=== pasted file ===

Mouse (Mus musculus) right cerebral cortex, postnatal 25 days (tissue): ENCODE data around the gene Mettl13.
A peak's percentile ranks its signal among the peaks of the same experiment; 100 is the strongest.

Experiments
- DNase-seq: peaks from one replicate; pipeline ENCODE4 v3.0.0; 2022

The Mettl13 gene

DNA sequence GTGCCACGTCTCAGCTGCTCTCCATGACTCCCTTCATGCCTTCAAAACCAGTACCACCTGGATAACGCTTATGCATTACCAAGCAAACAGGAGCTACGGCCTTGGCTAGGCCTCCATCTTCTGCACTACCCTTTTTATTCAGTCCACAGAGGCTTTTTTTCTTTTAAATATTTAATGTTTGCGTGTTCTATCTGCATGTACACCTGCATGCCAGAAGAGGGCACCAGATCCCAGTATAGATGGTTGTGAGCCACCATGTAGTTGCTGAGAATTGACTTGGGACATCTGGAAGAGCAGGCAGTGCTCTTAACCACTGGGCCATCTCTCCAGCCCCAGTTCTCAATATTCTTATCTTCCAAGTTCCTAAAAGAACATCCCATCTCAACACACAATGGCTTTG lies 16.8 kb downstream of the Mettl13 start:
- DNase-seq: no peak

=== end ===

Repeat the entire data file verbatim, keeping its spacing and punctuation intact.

Mouse (Mus musculus) right cerebral cortex, postnatal 25 days (tissue): ENCODE data around the gene Mettl13.
A peak's percentile ranks its signal among the peaks of the same experiment; 100 is the strongest.

Experiments
- DNase-seq: peaks from one replicate; pipeline ENCODE4 v3.0.0; 2022

The Mettl13 gene

DNA sequence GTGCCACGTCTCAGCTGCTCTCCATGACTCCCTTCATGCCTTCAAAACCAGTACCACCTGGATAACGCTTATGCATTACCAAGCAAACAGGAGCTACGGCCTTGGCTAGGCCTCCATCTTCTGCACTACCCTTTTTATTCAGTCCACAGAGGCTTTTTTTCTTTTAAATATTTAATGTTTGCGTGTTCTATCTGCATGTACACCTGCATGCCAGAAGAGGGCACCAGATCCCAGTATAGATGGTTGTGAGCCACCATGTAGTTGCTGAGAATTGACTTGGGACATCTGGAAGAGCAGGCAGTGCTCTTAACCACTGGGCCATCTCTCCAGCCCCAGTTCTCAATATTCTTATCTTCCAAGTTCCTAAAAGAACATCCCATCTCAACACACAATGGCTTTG lies 16.8 kb downstream of the Mettl13 start:
- DNase-seq: no peak